a resident of Adobe-Meadows
on Apr 9, 2014 at 10:29 pm

Palo Alto Native and Grandma: You are dead on - Palo Alto is bursting at the seams and continuing to add more businesses and high-density housing will not make our town a more desirable place to LIVE. As a fellow native, I too see what a different place Palo Alto is becoming, and it's not just because of "progress." 20 years ago Palo Alto was considered to be "built-out," which is part of what drives the high price of homes - there is no more land. Replacing Single Family Residential, open space, and parks with high-density housing and more commercialism is not going to make this a nicer place to live - it's going to make it the next San Jose - and neighboring towns with more sense will become the best places to live.

[Portion removed.]


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Posted by Mr.Recycle
a resident of Duveneck/St. Francis
on Apr 9, 2014 at 10:43 pm

@Rupert of henzau - How much does office space really drive revenue for the city? Retail provides some sales tax revenue, but office space, especially if it displaces retail, is probably a net loss to the city once you factor in all the negative strual impacts.


 +   Like this comment
Posted by Rupert of henzau
a resident of Midtown
on Apr 10, 2014 at 5:18 am

[Portion removed.]

Mr recycle- what about the money these office workers spend In the city?


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Posted by boscoli
a resident of Old Palo Alto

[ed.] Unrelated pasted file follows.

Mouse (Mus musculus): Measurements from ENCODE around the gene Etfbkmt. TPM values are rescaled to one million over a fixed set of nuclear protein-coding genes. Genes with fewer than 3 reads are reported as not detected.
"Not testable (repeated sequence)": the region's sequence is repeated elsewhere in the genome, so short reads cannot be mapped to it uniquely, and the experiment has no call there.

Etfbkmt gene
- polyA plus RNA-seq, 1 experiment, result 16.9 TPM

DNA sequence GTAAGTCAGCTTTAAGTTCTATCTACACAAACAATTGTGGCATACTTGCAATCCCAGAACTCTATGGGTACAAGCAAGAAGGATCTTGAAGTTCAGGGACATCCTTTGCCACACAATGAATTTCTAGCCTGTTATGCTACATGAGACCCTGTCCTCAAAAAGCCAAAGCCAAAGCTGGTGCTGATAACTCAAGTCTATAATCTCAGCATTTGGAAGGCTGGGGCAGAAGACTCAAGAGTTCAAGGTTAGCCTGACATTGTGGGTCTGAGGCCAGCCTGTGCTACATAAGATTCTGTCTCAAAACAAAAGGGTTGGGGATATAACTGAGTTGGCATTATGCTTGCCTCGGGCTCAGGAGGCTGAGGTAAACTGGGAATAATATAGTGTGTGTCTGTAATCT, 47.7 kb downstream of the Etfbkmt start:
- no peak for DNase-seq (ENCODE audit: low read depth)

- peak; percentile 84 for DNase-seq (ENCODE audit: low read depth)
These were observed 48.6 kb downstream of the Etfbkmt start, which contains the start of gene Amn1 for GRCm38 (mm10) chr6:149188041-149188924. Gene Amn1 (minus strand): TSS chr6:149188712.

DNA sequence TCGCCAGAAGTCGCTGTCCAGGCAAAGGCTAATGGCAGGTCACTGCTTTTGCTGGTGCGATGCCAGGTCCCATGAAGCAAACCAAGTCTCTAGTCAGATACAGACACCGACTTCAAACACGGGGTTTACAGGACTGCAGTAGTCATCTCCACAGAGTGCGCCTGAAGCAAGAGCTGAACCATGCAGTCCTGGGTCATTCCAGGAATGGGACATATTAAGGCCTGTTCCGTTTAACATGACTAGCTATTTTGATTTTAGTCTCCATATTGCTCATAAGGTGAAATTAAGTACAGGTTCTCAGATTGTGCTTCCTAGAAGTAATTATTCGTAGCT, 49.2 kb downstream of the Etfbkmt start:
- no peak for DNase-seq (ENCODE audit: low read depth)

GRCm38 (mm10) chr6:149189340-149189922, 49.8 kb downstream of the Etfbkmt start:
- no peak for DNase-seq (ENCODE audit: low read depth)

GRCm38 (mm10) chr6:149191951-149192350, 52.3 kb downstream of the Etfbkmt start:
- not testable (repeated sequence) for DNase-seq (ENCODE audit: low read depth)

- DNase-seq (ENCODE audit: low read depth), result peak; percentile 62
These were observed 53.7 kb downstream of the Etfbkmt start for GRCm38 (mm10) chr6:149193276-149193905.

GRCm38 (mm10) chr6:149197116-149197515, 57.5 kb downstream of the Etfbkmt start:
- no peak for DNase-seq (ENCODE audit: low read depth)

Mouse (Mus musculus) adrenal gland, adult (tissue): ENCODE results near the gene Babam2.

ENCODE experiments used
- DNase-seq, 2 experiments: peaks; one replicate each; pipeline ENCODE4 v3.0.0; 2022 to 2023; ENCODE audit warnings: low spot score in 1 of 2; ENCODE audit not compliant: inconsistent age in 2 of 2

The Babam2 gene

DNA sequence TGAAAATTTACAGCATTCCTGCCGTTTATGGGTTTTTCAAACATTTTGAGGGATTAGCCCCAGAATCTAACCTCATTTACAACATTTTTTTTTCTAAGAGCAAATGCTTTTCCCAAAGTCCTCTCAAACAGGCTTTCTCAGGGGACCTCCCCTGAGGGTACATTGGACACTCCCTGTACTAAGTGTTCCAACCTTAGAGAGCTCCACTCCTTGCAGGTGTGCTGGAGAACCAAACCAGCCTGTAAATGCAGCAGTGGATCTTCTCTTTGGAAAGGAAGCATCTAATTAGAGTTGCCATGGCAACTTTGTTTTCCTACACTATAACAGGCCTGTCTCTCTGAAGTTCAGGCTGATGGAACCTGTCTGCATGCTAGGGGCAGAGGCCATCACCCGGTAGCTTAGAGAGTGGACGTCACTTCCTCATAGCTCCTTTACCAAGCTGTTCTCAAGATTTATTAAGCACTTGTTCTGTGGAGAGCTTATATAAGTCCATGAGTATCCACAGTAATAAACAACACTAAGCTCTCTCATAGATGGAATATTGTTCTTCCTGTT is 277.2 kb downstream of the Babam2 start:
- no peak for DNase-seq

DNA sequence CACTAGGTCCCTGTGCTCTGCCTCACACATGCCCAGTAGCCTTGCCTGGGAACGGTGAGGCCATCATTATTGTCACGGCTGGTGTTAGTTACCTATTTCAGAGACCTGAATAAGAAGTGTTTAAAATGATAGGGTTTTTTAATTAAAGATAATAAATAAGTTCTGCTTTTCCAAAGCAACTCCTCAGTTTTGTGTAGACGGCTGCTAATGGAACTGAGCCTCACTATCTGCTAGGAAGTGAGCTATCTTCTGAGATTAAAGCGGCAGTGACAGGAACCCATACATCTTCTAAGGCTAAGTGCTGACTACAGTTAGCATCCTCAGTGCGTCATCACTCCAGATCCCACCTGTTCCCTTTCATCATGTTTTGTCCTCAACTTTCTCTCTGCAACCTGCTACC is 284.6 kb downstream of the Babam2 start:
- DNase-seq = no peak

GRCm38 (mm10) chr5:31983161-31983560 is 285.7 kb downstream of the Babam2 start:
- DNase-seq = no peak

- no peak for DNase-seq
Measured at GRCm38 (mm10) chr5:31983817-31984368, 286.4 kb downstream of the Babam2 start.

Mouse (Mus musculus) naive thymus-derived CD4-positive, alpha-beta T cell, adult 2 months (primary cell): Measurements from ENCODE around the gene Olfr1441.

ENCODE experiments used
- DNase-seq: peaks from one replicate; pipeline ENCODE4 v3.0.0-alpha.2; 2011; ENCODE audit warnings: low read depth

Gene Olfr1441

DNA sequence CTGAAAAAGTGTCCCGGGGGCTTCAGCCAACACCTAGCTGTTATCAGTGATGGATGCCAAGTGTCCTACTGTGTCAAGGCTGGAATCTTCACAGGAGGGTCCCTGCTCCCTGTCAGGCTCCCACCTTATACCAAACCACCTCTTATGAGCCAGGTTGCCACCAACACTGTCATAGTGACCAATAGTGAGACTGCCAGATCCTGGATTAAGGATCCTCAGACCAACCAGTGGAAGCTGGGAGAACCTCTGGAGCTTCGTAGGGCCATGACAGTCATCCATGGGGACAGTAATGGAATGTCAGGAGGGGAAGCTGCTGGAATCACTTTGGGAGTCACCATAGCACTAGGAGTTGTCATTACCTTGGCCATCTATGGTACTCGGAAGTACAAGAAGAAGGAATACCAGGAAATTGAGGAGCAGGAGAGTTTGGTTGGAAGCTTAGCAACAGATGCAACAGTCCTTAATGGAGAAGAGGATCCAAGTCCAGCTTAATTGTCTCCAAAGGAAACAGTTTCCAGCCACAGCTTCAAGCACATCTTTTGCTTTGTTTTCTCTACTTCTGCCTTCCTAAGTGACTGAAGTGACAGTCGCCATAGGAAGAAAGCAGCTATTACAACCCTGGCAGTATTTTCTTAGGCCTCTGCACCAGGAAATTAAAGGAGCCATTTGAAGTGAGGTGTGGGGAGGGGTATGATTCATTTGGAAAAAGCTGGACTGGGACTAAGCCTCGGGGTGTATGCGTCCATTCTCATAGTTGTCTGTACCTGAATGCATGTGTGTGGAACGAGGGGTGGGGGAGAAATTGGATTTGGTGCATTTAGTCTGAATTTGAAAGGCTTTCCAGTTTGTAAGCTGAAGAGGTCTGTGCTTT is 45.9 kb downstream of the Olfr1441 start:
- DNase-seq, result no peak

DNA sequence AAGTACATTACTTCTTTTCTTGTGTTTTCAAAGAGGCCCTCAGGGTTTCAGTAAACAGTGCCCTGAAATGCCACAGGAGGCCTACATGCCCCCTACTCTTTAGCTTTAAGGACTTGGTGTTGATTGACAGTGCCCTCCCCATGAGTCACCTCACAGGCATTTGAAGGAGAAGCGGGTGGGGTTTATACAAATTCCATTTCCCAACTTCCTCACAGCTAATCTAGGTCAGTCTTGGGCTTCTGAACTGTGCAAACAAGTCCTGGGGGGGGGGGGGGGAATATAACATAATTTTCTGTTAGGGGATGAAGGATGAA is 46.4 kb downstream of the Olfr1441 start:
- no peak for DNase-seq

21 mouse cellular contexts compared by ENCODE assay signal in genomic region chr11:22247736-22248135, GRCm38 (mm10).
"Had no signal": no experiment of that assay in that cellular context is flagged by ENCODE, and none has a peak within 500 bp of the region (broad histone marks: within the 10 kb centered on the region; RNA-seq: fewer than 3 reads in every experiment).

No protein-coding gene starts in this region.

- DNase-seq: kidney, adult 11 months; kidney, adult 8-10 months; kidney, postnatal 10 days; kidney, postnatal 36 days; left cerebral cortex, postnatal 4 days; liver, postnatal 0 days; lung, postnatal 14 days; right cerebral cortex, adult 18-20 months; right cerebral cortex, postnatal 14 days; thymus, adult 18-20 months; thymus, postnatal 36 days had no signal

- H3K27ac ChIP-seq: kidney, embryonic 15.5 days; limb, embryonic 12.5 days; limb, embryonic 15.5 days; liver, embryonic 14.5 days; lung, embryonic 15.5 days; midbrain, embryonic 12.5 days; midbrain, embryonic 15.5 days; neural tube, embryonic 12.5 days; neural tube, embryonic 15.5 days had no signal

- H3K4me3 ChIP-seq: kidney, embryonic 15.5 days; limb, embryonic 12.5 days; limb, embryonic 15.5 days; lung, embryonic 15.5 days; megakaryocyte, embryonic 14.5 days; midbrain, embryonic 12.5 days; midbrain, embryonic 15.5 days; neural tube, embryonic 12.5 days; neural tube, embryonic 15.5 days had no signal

on Apr 10, 2014 at 6:57 am

There is no need for a consultant. Stop allowing developments, both residential and commercial that increase the population density. Palo Alto is totally saturated and has already been grossly overdeveloped. We don't need any more office buildings and we don't need an even greater population density.


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Posted by Carole
a resident of Crescent Park
on Apr 10, 2014 at 8:10 am

This is ridiculous! Hiring someone to fix the bad decisions made by our city council. The city council should not have let this mess happen in the first place.


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Posted by Resident
a resident of Another Palo Alto neighborhood
on Apr 10, 2014 at 8:28 am

The traffic is happening now and this needs to be fixed now. Hiring another body when we already have one is outrageous.

Having said that, we could theoretically stop building more homes and offices, but that won't fix a problem we already have. More homes are on the cards already and as for offices, there is no way of regulating how many people work in the office space we already have. The current trend is to get away from cubicles to work spaces in large communal areas so we are going to get more workers into existing space.